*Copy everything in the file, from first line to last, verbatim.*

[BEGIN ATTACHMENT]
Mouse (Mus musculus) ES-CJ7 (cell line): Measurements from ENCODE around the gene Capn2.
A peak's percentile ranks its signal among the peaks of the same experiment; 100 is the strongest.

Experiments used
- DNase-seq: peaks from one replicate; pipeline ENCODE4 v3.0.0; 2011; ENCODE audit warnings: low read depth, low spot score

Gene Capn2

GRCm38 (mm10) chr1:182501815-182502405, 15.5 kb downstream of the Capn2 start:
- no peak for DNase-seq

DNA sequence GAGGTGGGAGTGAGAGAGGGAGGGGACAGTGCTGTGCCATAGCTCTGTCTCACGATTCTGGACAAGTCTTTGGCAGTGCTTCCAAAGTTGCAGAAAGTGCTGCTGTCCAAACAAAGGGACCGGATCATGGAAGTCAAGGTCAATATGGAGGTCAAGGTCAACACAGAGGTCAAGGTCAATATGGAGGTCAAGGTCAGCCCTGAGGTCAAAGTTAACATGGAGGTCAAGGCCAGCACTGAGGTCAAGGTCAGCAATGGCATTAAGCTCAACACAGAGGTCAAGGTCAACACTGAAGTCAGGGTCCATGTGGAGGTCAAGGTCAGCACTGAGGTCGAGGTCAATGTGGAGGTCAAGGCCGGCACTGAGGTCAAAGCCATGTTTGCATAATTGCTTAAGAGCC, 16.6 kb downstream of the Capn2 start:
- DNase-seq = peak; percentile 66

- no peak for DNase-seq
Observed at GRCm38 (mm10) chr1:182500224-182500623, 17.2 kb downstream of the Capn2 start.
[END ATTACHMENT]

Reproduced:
Mouse (Mus musculus) ES-CJ7 (cell line): Measurements from ENCODE around the gene Capn2.
A peak's percentile ranks its signal among the peaks of the same experiment; 100 is the strongest.

Experiments used
- DNase-seq: peaks from one replicate; pipeline ENCODE4 v3.0.0; 2011; ENCODE audit warnings: low read depth, low spot score

Gene Capn2

GRCm38 (mm10) chr1:182501815-182502405, 15.5 kb downstream of the Capn2 start:
- no peak for DNase-seq

DNA sequence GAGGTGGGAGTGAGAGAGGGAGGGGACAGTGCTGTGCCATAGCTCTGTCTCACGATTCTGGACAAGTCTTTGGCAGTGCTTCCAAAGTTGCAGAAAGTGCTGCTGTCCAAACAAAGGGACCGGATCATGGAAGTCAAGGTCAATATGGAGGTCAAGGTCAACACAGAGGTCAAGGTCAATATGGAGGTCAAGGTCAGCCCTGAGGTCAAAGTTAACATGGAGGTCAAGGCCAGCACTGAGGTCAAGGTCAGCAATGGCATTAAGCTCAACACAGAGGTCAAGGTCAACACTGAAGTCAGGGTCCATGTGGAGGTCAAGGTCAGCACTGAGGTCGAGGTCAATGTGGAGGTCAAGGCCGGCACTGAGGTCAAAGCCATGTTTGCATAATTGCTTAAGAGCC, 16.6 kb downstream of the Capn2 start:
- DNase-seq = peak; percentile 66

- no peak for DNase-seq
Observed at GRCm38 (mm10) chr1:182500224-182500623, 17.2 kb downstream of the Capn2 start.